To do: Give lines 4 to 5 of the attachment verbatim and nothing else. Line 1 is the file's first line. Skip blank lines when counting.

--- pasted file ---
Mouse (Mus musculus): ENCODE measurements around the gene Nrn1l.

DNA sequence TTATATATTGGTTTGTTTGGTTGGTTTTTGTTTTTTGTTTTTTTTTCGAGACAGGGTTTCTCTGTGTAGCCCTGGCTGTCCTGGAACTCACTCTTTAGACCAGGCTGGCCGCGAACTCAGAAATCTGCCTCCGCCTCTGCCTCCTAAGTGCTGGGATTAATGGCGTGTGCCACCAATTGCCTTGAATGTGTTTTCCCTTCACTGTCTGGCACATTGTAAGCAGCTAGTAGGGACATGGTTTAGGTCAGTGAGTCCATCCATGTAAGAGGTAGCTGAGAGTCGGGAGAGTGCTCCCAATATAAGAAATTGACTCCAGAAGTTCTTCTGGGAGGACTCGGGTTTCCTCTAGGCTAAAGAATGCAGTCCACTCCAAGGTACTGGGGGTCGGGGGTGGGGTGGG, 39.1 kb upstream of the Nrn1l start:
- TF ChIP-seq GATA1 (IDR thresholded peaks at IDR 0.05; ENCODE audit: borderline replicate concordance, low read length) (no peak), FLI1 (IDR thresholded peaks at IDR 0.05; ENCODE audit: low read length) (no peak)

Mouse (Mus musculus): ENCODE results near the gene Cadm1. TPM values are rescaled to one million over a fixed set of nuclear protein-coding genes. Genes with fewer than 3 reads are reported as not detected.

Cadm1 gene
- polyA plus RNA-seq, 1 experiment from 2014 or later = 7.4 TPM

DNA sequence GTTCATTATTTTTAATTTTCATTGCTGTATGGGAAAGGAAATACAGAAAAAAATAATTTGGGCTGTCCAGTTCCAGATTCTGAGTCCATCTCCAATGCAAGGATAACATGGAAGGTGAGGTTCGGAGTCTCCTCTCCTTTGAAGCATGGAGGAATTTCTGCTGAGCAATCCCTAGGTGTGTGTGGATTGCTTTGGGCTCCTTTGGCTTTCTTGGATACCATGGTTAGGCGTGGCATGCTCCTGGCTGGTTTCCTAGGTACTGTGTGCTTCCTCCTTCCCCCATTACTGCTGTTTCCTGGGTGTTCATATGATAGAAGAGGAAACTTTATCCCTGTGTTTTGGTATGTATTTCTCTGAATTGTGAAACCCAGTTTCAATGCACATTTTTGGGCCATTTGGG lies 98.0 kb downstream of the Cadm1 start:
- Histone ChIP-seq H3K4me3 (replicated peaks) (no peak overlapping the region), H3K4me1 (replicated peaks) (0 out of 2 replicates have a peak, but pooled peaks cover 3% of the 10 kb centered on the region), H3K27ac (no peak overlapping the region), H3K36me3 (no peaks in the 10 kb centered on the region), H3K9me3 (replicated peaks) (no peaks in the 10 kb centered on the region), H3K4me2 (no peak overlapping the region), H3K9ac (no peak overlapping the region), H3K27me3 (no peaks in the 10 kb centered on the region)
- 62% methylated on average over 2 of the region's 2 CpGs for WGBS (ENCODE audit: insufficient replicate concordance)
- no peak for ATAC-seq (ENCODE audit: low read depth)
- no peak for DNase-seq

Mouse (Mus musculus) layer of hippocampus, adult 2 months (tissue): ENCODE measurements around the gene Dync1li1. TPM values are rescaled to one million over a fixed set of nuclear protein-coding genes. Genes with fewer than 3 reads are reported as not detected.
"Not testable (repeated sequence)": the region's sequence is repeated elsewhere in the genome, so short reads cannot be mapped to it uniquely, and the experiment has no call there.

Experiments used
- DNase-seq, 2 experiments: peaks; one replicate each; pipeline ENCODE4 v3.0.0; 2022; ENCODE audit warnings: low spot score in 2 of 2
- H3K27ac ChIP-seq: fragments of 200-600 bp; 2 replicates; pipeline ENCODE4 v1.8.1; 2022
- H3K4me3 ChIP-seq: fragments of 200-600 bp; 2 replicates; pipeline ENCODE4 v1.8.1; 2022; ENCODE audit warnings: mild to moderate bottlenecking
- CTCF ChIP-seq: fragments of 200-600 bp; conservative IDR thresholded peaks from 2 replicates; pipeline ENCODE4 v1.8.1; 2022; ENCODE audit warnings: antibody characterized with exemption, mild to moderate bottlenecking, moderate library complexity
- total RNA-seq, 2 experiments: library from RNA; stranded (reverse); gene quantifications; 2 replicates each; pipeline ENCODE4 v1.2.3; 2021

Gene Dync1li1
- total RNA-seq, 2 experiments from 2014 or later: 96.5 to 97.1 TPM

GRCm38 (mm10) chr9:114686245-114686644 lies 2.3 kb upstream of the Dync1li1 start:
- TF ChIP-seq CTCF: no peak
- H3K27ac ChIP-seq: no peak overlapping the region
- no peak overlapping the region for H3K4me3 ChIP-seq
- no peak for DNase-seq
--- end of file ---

Mouse (Mus musculus): ENCODE results near the gene Cadm1. TPM values are rescaled to one million over a fixed set of nuclear protein-coding genes. Genes with fewer than 3 reads are reported as not detected.

Cadm1 gene